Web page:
1,575 sound clips later…

and I can finally say I finished listening to all my data! It was definitely one of the more tedious aspects of this research project and there was absolutely no way around it. My study ended up having 35 participants, each providing data for 45 words. Each participant’s sound file took at least 30 minutes to listen through (for those of you keeping track, that’s 17.5+ hours of listening to made up words) so this was an incredibly daunting task. Chugging through everything took a lot of breaks, some encouragement from my advisor, and a considerable amount of ‘sound free time’ after everything was finished.

Since we were going with little to no example to work off of, I pretty much had free reign in determining how I wanted to go about tackling our data. Through a bit of trial and error, I discovered that the best method was to open each sound file (usually around 12-15 minutes long) in Praat (an acoustic analysis software), zoom in on a 60 second chunk (the largest length Praat will let you analyze at once) and listen to the bits of the clip containing the participant’s response. Luckily, most participants projected well enough that it was usually pretty easy to tell what part of the clip I needed to listen to. Unfortunately, nonce words like “pizadubifa” or “vazadutapi” usually don’t get articulated as clearly as real words, so some responses took two or more listens to make sure I was hearing the response correctly. This system ended up working pretty well for me and I kept record keeping simple – I wrote down each response using the sounds we had created our target words with (so it was sort of like an approximate phonetic system) so that we could go back to review data without needing to relisten to each sound file. Anything that seemed like metathesis was noted and the time location in the file was recorded for reference.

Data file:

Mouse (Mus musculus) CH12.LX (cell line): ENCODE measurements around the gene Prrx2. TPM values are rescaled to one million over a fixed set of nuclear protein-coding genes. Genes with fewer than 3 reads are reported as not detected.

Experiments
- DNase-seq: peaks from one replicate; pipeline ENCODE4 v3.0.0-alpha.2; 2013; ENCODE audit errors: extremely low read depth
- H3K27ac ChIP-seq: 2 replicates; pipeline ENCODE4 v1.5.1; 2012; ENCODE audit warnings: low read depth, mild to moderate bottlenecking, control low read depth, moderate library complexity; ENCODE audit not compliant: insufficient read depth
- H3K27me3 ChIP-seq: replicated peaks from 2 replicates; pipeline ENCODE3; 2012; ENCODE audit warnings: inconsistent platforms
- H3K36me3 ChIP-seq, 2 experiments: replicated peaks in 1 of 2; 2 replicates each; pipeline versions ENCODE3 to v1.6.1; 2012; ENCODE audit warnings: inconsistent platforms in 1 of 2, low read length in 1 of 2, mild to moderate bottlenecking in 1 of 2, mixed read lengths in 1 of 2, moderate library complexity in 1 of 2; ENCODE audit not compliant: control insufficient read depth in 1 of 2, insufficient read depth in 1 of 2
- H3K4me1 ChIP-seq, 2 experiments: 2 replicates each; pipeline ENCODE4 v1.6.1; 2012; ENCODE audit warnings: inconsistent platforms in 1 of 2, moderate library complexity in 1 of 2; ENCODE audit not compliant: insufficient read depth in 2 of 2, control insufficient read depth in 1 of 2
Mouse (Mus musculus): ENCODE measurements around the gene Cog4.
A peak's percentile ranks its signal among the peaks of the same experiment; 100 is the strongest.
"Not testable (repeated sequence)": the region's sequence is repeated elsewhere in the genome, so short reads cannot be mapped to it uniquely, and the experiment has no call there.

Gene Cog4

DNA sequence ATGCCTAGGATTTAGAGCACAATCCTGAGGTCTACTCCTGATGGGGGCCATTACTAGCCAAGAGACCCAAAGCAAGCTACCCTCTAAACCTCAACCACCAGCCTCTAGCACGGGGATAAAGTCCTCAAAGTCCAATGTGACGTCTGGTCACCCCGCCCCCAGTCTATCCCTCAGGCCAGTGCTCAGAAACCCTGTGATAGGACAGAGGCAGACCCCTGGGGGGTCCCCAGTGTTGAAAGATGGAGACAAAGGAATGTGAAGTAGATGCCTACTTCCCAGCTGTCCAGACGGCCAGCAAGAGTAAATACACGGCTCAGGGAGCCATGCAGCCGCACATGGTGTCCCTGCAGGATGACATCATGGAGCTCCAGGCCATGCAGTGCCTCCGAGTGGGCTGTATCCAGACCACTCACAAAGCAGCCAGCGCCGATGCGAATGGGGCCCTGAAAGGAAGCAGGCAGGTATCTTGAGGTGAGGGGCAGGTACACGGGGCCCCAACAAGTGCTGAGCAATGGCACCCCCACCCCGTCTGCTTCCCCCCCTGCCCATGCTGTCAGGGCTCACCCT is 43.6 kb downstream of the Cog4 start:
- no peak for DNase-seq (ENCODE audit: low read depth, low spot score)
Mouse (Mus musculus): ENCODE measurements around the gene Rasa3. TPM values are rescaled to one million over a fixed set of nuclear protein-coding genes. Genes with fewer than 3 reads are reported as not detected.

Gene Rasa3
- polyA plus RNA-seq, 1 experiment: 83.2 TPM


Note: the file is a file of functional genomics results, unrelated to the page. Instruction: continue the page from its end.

Needless to say, I’m glad this part of the process is over!

Comments

  1. Wow! I just read through all of your blog posts because this one intrigued me so much, and your research sounds fascinating! I can empathize with your participants’ uncertainty – I stumbled over “pizadubifa” and “vazadutapi,” and I was just reading the words. Metathesis seems like an interesting phenomenon but also extremely difficult to study. Does your research look at the participants’ responses based off of words on a screen or an audio clip? That might be interesting to consider (not that I know much about linguistics), because audio is so important in initially learning a language and learning the unique pronunciations of strange words, but we also learn a lot of new words from reading. Good luck with your data cleaning and analysis!